Authors: Nate Lawrence*, Virginia Tech, Tom Saladyga, Concord University , Lynn Resler, Virginia Tech
Topics: Physical Geography
Session Type: Poster
Scheduler ID: WED-047-8:00 a.m.
Start / End Time: 8:00 AM / 9:40 AM
Room: Napoleon Foyer/Common St. Corridor, Sheraton, 3rd Floor
Presentation File: No File Uploaded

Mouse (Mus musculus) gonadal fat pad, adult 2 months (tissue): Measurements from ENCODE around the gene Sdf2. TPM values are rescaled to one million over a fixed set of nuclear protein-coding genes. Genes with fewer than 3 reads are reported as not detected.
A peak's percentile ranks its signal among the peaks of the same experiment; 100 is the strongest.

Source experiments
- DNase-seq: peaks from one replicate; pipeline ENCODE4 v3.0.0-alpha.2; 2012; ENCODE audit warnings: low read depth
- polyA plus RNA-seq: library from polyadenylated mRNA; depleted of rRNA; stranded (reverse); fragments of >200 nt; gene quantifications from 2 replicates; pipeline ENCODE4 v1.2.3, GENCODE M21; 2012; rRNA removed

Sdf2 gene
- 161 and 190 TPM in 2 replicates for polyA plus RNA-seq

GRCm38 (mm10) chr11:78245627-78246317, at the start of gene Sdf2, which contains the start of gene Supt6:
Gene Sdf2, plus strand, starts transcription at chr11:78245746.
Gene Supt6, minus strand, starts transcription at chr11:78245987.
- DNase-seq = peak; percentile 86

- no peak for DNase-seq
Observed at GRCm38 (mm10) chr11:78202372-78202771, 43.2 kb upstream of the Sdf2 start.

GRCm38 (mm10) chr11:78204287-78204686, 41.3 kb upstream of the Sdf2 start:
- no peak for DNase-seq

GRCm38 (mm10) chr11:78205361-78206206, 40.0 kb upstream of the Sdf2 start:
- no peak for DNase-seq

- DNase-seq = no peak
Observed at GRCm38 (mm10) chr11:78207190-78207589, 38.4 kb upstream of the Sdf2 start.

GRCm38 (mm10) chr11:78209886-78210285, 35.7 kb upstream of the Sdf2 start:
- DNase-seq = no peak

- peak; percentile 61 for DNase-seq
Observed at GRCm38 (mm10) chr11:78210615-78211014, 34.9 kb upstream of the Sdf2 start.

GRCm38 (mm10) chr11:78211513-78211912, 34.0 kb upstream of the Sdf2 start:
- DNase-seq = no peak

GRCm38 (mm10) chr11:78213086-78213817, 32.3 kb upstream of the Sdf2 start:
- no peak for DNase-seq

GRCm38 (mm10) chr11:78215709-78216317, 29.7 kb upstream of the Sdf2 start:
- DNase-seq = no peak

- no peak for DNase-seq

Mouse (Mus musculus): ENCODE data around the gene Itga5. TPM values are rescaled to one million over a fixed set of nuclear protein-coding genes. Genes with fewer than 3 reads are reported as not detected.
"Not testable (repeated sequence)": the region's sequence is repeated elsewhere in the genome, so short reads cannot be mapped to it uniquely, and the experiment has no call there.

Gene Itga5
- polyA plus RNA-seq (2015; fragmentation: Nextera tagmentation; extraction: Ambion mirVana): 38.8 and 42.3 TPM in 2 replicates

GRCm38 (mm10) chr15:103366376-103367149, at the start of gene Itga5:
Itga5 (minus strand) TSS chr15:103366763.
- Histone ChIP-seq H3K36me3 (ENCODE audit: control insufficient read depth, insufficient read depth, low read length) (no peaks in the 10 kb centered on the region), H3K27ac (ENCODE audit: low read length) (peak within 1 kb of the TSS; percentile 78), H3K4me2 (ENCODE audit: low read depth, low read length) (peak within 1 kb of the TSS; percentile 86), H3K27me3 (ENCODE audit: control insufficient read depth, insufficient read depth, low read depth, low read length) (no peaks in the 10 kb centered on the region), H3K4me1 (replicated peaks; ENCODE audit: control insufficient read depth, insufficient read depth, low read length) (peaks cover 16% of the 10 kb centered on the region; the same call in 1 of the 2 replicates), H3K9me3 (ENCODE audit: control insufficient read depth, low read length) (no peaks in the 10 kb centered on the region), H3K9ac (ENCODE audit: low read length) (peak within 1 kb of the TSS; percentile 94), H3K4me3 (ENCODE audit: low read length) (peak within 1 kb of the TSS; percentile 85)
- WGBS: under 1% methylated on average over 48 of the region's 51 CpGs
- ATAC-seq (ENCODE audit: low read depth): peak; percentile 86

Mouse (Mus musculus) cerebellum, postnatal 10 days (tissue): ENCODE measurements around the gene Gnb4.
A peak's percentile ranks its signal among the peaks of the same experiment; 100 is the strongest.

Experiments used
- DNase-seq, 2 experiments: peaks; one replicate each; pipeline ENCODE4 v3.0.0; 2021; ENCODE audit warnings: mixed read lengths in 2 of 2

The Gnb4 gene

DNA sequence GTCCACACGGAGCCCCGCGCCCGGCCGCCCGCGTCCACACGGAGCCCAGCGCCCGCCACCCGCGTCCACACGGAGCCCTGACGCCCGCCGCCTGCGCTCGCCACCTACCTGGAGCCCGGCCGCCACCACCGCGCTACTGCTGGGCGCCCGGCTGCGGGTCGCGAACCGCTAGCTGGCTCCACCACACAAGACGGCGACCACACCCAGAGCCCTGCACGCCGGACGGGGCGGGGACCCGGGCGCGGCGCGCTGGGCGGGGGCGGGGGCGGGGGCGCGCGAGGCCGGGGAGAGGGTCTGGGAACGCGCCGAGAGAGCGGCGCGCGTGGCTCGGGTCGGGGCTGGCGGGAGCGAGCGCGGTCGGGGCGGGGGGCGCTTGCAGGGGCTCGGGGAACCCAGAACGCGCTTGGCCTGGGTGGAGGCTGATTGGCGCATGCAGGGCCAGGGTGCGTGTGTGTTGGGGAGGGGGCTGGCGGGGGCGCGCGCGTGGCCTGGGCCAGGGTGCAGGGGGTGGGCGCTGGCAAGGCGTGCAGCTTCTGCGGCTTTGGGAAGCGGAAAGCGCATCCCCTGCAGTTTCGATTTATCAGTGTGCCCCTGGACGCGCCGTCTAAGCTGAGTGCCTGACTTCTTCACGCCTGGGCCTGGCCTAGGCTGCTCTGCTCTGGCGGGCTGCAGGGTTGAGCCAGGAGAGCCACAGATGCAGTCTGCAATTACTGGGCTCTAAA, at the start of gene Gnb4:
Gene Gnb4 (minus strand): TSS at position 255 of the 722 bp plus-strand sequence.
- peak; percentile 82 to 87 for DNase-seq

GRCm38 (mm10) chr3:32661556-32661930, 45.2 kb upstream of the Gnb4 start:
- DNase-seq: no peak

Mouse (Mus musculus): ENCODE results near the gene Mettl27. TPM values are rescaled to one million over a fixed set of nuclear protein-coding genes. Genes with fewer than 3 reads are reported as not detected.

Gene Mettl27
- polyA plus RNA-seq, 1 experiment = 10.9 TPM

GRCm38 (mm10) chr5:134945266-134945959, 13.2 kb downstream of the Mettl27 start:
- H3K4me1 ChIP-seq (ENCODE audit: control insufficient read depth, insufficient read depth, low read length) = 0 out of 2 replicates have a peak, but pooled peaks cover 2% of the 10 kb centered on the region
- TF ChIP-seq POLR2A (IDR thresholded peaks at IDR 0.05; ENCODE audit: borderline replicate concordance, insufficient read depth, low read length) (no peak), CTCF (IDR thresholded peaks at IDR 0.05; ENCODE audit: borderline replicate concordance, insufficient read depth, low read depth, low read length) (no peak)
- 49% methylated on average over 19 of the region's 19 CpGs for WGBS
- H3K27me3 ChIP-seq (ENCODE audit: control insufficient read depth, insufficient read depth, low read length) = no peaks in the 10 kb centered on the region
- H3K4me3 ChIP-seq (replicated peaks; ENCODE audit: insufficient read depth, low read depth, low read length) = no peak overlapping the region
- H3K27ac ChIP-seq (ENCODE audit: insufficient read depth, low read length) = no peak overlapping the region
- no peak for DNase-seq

Fire-scarred trees provide a valuable source of data and direct evidence for understanding past fires and vegetation dynamics. Although dendrochronological fire scar records provide fine-scale temporal and spatial resolution, limitations exist in the development, analysis, and interpretation of these fire history datasets. In order to assess these limitations, we applied a systematic gridded sampling scheme to a 4-hectare study area located in the ridge and valley physiographic region of Northeastern Pennsylvania. We mapped and described a total of 155 fire-scarred trees within a 50-meter resolution grid, noting the species, health status, and basal scar orientation for each tree. Additionally, we cut a full or partial cross section from 58 fire-scarred pitch pine (Pinus rigida) for the purpose of assessing multiple “filtering” techniques and for the development of a fire interval simulation model. The simulation model randomly selected trees from each grid cell to estimate fire return intervals at multiple spatial scales. Our results indicate that fire return intervals are dependent upon the definition of “recorder” years and influenced by various filtering methods, including minimum number and minimum percentage of trees scarred. For example, the number and length of fire intervals was greater when years prior to the initial scar were considered “non-recording” vs. “recording” when a percentage scarred filter was applied. The simulation model provides an additional range of fire interval estimations that can be used by land managers to guide forest restoration and fire management objectives.